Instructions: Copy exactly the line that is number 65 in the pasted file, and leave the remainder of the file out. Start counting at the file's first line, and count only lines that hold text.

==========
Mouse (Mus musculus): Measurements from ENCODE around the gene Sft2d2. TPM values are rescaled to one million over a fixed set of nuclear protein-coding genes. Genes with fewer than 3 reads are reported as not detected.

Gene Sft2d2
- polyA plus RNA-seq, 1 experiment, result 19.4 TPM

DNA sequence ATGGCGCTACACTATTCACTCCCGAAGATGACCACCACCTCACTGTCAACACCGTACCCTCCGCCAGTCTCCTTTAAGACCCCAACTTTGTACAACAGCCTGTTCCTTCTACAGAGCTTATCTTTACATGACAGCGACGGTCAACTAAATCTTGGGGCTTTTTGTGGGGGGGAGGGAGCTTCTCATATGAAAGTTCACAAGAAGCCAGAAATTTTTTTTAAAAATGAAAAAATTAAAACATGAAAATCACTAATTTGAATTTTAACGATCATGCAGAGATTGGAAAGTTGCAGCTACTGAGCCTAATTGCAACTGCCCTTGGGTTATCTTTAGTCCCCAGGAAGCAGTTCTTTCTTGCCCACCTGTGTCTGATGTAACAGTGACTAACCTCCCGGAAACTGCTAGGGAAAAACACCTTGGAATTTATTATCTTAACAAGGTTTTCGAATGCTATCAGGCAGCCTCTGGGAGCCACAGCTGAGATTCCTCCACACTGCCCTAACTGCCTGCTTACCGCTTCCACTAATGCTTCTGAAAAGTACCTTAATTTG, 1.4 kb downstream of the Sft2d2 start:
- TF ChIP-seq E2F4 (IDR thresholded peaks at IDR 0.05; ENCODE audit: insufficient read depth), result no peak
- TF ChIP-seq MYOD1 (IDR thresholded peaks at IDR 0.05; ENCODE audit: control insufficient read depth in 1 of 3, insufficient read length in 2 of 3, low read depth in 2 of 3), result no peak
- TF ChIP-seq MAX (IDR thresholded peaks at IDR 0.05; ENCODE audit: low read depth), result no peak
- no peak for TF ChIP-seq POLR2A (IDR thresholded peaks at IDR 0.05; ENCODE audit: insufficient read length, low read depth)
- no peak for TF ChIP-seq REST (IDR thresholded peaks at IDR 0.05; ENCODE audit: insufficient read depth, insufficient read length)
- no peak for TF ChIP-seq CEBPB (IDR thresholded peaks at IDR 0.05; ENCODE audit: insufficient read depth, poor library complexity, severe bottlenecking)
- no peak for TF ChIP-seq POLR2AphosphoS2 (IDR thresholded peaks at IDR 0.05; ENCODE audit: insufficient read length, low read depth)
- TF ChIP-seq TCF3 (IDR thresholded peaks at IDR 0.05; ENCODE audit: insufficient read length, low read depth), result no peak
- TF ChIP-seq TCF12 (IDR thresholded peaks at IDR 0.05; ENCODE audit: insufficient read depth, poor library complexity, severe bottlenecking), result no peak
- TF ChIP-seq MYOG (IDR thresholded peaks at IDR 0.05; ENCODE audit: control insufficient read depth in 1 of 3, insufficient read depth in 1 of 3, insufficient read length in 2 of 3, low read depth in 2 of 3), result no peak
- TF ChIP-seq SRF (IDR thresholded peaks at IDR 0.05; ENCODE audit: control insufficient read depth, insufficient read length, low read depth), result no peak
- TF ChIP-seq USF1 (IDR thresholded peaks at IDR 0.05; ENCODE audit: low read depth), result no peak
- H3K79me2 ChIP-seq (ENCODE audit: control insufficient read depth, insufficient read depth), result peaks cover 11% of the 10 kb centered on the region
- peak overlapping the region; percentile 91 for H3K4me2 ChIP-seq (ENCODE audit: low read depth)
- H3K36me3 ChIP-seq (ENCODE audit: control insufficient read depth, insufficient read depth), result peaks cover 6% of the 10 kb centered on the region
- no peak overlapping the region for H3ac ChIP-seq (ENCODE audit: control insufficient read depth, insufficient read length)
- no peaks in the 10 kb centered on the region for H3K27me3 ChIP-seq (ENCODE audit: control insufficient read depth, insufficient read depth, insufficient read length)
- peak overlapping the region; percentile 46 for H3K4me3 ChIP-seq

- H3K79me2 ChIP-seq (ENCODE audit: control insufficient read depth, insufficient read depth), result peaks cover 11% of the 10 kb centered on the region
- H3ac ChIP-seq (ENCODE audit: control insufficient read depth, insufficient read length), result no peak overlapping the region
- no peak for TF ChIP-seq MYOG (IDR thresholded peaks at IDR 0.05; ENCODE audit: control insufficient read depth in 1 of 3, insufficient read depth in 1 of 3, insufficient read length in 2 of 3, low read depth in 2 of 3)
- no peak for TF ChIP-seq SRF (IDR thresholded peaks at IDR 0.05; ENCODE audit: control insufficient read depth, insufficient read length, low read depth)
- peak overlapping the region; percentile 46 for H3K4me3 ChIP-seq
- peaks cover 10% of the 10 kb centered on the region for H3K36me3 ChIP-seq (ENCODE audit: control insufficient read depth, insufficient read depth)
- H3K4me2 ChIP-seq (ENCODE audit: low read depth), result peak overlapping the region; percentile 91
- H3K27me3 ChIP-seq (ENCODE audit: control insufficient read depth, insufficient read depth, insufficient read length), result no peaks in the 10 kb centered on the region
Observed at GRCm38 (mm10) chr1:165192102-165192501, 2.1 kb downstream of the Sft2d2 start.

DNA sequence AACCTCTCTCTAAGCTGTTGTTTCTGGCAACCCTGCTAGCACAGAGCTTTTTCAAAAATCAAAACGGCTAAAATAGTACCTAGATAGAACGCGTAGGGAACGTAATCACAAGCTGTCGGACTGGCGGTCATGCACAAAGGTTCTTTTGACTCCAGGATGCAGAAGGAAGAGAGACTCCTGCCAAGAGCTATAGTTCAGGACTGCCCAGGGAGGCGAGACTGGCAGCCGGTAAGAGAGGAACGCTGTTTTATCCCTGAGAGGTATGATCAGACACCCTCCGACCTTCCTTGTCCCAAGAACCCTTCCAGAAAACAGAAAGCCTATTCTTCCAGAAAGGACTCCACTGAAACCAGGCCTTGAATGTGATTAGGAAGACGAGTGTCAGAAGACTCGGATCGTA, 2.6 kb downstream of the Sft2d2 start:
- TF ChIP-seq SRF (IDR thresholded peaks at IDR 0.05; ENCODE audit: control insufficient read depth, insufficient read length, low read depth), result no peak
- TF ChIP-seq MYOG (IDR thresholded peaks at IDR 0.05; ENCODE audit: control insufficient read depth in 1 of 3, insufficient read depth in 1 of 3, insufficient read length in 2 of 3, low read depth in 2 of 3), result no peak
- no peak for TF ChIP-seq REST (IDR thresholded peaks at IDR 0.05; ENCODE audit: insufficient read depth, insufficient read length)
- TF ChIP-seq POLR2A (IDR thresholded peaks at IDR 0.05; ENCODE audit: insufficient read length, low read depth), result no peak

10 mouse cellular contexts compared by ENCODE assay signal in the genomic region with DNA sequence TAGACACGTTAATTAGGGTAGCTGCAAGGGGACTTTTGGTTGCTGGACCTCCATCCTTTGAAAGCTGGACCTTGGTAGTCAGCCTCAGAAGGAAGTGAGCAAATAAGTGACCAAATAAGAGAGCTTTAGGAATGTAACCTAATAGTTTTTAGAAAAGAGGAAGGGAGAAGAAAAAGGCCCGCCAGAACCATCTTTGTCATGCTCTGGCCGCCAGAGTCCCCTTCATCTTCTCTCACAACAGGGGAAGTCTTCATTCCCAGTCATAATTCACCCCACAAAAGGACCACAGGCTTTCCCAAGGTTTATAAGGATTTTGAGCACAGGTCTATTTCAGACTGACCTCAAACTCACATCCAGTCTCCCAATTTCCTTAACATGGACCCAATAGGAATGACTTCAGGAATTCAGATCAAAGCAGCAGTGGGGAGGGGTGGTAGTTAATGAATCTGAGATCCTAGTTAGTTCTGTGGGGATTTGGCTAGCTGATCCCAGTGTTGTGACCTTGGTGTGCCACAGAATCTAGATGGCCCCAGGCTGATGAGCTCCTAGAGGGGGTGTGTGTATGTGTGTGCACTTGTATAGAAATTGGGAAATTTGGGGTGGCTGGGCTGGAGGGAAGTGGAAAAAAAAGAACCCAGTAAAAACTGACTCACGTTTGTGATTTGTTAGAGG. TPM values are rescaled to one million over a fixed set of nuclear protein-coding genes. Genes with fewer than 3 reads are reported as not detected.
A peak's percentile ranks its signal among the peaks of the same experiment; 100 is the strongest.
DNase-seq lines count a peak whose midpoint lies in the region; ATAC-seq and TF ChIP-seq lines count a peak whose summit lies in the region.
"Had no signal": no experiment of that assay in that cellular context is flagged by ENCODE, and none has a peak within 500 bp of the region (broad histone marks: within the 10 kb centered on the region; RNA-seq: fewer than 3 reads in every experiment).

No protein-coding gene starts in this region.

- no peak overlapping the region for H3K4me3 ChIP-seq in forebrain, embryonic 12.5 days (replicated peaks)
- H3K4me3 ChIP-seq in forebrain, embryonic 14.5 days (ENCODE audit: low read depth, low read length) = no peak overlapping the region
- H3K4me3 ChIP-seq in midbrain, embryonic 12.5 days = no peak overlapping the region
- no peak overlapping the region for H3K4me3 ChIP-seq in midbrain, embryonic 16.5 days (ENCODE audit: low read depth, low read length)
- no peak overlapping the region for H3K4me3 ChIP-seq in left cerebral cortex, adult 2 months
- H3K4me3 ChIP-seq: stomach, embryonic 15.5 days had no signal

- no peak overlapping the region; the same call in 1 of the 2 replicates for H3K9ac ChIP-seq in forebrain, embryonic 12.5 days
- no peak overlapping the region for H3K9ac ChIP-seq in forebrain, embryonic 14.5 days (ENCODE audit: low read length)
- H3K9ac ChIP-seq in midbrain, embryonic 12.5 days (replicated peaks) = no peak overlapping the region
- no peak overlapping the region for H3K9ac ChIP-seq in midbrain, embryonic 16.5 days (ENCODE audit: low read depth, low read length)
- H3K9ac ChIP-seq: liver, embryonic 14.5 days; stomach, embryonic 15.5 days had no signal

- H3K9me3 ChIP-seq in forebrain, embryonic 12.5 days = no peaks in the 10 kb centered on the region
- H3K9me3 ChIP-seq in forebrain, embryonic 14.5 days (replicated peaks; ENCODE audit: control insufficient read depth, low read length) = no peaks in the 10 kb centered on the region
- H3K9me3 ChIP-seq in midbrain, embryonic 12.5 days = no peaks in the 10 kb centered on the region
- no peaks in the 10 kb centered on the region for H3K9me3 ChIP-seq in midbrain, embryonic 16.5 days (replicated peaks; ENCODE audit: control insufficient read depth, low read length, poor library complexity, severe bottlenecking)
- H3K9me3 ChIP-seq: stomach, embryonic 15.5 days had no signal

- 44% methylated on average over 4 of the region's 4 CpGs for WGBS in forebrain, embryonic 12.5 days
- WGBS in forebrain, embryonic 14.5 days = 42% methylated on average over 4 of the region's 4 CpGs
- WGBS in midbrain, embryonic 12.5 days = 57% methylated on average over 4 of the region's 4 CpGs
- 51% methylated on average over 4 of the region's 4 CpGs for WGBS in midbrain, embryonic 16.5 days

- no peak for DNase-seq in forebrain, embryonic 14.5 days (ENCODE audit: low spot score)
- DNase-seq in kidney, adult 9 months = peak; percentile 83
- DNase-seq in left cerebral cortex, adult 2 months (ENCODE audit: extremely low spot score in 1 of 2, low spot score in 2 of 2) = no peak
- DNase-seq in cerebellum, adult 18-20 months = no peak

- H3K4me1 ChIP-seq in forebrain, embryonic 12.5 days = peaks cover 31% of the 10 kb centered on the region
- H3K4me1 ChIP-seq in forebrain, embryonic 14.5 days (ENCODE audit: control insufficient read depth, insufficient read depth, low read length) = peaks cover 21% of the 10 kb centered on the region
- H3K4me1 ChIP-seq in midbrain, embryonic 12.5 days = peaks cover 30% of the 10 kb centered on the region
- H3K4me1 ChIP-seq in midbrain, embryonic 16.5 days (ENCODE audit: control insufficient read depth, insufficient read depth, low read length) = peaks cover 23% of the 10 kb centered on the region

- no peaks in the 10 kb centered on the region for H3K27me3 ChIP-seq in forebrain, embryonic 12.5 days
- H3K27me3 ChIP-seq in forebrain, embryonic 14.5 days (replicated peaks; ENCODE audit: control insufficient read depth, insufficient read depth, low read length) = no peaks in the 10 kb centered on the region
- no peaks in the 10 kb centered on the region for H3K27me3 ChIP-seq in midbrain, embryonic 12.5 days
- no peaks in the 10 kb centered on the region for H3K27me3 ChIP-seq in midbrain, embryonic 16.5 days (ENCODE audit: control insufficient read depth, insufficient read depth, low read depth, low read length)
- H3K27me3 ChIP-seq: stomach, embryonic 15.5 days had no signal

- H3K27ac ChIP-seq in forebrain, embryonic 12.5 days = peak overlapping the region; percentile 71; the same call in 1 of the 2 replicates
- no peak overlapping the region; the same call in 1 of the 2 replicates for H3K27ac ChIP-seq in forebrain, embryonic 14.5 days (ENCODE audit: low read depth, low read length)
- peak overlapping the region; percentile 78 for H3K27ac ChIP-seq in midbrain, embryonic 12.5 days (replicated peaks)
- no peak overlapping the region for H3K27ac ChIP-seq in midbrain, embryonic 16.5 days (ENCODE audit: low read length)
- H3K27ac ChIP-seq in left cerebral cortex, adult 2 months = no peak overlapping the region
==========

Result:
- DNase-seq in cerebellum, adult 18-20 months = no peak